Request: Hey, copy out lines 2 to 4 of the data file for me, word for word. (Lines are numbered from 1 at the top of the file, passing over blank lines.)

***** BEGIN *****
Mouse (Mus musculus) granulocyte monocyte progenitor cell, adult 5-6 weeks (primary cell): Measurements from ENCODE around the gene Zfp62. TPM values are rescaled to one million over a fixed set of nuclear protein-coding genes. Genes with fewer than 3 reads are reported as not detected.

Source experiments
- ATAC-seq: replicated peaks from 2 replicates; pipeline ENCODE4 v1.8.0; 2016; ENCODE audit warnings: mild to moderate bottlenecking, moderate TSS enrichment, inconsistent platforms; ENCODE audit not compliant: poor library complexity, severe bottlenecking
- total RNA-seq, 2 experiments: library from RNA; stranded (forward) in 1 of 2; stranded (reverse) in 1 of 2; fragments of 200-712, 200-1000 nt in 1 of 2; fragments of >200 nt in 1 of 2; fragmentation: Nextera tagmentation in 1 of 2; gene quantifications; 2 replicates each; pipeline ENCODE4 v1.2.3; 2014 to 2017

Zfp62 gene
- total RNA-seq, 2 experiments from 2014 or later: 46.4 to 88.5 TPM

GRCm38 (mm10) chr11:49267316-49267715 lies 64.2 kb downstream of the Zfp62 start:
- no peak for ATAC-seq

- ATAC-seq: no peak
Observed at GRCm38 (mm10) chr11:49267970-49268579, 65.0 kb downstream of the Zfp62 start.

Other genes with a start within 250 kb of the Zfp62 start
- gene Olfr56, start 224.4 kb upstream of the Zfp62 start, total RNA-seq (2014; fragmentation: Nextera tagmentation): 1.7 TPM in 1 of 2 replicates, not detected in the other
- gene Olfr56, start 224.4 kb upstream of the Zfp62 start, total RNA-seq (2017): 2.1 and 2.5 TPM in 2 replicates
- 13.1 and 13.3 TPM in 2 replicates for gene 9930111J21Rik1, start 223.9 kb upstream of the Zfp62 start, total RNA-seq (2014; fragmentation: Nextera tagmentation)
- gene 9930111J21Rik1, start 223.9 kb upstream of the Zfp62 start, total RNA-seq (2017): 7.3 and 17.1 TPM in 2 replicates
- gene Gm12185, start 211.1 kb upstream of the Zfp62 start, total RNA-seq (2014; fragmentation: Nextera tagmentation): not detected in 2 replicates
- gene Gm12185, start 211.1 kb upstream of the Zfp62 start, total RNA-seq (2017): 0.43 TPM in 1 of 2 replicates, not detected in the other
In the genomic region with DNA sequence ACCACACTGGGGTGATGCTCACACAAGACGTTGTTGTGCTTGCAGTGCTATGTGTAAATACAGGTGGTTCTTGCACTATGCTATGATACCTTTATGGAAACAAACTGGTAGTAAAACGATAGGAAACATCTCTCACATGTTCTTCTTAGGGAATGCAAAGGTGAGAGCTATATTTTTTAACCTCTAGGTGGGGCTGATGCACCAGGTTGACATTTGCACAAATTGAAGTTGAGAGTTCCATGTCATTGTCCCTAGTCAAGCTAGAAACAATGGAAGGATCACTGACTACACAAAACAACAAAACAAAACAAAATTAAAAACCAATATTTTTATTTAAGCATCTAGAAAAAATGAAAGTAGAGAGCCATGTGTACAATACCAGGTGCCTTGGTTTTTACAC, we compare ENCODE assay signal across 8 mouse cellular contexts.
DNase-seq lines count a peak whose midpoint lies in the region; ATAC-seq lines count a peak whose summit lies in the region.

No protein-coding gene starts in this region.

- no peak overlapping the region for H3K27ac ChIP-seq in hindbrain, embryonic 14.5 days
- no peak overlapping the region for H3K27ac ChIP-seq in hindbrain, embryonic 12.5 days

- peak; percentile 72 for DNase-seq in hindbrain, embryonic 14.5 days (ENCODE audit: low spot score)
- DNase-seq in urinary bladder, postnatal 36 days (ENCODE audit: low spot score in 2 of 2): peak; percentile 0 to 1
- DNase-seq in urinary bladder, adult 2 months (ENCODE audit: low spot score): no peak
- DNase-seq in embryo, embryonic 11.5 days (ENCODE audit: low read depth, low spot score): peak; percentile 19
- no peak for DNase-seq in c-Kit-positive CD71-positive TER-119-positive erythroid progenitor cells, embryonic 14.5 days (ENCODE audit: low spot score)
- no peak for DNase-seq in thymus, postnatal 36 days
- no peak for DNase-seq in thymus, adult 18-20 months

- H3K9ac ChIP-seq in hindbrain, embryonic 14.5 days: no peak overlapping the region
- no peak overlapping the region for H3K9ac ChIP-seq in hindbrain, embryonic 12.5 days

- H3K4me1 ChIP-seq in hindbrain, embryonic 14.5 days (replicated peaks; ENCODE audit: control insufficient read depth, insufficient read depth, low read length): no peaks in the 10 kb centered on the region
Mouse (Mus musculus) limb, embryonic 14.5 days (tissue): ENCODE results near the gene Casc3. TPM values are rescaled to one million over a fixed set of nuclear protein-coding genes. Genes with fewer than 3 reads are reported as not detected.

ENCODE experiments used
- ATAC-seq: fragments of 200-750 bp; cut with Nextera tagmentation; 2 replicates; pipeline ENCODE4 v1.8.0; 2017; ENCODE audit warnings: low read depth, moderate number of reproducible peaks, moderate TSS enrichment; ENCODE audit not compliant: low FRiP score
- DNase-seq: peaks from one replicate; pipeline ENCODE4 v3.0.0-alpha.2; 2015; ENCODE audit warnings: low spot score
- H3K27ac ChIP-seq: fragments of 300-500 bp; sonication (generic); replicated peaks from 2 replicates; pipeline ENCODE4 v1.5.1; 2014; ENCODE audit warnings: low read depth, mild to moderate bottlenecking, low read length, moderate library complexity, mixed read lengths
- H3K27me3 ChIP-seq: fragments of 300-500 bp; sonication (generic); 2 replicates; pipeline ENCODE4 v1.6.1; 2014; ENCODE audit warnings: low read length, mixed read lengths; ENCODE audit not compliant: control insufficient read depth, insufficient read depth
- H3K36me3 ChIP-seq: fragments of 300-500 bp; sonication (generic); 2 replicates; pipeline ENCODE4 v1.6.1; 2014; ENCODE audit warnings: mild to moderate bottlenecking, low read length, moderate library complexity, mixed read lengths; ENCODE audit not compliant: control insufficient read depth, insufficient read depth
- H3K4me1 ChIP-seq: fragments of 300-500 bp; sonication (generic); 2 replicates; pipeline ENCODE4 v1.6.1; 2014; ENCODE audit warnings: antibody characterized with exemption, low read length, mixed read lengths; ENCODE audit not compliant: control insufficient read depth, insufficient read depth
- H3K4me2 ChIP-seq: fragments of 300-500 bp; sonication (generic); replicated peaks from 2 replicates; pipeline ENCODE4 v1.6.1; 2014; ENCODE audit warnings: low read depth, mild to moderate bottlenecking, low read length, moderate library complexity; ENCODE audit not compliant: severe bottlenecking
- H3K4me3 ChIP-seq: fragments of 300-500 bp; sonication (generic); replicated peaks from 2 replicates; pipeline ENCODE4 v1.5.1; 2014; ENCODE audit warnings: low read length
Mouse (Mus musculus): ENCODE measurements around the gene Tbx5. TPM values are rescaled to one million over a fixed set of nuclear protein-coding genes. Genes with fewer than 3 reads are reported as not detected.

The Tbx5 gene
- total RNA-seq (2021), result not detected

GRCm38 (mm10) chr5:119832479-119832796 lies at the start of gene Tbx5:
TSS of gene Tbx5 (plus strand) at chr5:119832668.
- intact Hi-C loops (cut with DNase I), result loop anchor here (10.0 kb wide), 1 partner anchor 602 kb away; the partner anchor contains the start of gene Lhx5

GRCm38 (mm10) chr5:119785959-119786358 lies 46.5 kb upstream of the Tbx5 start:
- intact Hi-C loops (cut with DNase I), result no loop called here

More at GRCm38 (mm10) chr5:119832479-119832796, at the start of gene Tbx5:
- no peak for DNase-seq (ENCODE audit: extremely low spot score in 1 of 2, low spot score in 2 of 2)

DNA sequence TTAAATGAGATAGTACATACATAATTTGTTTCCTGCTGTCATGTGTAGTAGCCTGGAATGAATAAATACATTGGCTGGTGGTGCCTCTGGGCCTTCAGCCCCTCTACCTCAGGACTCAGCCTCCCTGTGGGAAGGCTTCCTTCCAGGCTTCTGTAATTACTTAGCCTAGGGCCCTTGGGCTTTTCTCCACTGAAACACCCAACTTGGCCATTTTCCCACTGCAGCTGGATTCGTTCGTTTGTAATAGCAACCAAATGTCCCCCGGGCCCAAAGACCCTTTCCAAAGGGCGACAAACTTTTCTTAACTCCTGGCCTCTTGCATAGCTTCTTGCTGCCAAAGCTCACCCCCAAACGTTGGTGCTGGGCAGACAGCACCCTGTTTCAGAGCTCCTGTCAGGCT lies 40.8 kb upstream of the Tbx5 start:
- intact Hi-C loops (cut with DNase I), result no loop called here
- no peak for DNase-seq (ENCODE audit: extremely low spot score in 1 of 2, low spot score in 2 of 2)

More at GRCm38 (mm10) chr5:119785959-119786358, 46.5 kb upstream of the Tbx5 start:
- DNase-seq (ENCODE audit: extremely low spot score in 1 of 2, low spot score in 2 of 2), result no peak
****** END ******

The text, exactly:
Source experiments
- ATAC-seq: replicated peaks from 2 replicates; pipeline ENCODE4 v1.8.0; 2016; ENCODE audit warnings: mild to moderate bottlenecking, moderate TSS enrichment, inconsistent platforms; ENCODE audit not compliant: poor library complexity, severe bottlenecking
- total RNA-seq, 2 experiments: library from RNA; stranded (forward) in 1 of 2; stranded (reverse) in 1 of 2; fragments of 200-712, 200-1000 nt in 1 of 2; fragments of >200 nt in 1 of 2; fragmentation: Nextera tagmentation in 1 of 2; gene quantifications; 2 replicates each; pipeline ENCODE4 v1.2.3; 2014 to 2017